Sure you’ve mulled over the state of your liver from long nights involving dubious amounts of Jägerbombs, or stomach ulcers from skipping meals, but few people in their twenties would’ve given much thought to brain health. After all, conversations still come with ease, you can still remember what you had for dinner last night, and your motor movements are just fine, thank you very much. What could possibly go wrong?
According to Dr. Shawn Watson — Canadian neurologist and founder of Senescence Life Sciences — apparently, a lot. Brain health is no longer exclusively reserved for seniors to worry about; it’s something that people need to start thinking about at a far earlier age. And we’re talking about those in the early 20s here. After all, that’s right about when your brain begins its ageing process. By the time you hit the big four-zero, you’ll start to notice significant differences in cognitive performance.
Senescence Life Sciences formulated EDGE, a supplement specifically designed for 30 to 55 year-olds to combat the mental struggles of modern-day working lifestyles and be more focused at work.
To develop to formula, he looked at the cellular and molecular levels of neural ageing (i.e. how a single brain cell changes with time), and sieves out botanical compounds that halts brain cell damage for the supplements he co-developed with some of the top neuroscientists in the field.
But as Dr. Watson admits, just like many successful weight-loss journeys, supplements are not magic pills that do all the hard work. There’re also a couple of tweaks you should make that could turn your brain health around. Here are five lifestyle hacks that would make a considerable difference.
No we’re not talking about exercising the mind with Mahjong here. According to Dr. Watson, physical exercise has been proven in multiple clinical trials to improve brain health, learning abilities, memory, and processing speeds. Scientists believe that exercise might alter the biology of the brain in ways that make it more receptive to new information, otherwise known as plasticity. Any activity is recommended, especially those that involve aerobic and strength training. So the next time you hit the gym, know that your abs aren’t the only muscles that are getting a good workout.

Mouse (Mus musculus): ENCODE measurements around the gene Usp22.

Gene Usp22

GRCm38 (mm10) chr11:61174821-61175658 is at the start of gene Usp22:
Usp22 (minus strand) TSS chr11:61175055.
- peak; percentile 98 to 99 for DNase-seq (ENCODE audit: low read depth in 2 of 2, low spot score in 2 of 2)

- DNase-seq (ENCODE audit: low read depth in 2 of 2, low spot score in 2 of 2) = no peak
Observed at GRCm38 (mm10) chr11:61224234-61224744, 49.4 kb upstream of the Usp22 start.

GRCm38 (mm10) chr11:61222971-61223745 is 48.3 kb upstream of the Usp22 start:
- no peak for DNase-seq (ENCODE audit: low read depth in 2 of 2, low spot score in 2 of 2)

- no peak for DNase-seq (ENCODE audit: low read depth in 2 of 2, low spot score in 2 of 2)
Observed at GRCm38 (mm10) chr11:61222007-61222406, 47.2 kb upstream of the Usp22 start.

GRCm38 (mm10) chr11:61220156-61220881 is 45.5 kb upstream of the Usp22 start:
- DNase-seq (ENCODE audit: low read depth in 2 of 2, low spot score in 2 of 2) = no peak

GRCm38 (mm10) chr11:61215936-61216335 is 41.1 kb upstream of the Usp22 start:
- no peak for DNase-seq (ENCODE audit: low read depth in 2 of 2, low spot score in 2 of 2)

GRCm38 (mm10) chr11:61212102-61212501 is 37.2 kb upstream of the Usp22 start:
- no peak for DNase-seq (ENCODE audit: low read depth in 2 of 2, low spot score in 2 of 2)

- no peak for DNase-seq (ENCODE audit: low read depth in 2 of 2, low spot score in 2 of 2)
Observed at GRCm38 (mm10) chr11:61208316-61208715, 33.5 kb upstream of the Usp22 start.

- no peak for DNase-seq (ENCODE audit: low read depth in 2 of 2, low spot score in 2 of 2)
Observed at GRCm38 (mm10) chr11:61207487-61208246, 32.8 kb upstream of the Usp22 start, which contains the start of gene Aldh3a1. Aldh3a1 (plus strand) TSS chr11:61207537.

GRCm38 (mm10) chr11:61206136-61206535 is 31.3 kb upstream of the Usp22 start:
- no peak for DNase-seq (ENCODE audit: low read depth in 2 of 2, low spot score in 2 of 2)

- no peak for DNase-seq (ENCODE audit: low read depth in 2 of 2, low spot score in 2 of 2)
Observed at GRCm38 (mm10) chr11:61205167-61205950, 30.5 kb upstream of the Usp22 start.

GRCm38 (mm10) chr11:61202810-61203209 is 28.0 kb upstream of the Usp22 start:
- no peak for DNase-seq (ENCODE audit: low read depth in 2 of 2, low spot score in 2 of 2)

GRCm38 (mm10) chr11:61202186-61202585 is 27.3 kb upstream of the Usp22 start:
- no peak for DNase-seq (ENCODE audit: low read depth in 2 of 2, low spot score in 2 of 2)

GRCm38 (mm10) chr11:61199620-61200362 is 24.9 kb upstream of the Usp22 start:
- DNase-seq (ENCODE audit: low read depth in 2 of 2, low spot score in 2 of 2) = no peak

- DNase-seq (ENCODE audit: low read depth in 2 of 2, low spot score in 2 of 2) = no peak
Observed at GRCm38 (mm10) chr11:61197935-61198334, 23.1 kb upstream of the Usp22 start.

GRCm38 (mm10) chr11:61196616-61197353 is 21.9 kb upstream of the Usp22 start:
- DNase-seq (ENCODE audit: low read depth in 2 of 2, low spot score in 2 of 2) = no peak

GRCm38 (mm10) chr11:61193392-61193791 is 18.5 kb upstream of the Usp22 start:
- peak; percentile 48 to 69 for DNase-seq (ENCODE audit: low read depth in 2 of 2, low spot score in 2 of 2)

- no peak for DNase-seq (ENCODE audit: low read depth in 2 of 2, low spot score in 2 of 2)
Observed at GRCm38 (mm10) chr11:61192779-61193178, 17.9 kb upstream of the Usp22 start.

While some foods have the ability to boost brain health, Dr. Watson recommends a balanced diet instead of a specific one. This is because genetics place a big role in how you’re predisposed to handling certain foods. He also recommends looking towards the food pyramid, while cutting out excessive sodium, sugar and processed foods for a healthier brain.
A lack of shut-eye does more than make you an insufferable grouch with premature wrinkles. It literally massacres your brain cells. Studies have shown that sleep loss can lead to irreversible damage to a particular cell called the locus ceruleus, which is important for keeping you alert and awake. Those constantly working late nights or shift work are also at risk of brain cell degeneration due to disrupted circadian rhythms.
In more bad news for smokers, the habit also jacks up the rate of brain cell damage in the hippocampus — a region involved in memory — significantly, which might explain why smokers craving a puff might experience cognitive problems. The main culprit here’s nicotine, which causes the production of new brain cells to drop by 50 percent, while increasing the deaths of those already present. That’s one more reason to cut down or quit those cigarettes.
Of course, if your lifestyle doesn’t allow the luxury of more sleep, a trip to the gym, or balanced meals, the best thing you could do is to give your brain health a little boost with the right supplements. Gingko and omega oils are great holistic options for the entire body, but unless you’re up for consuming copious amounts of the nut, you’ll want something more targetted. Ginseng extract, Asiatic pennywort, Alpha-Lipoic Acid (ALA), Selenium and Vitamin E — all great stuff for the brain, mind you — are found in Edge, which protects the brain from cellular damage, while sharpening focus and memory for alertness at the workplace.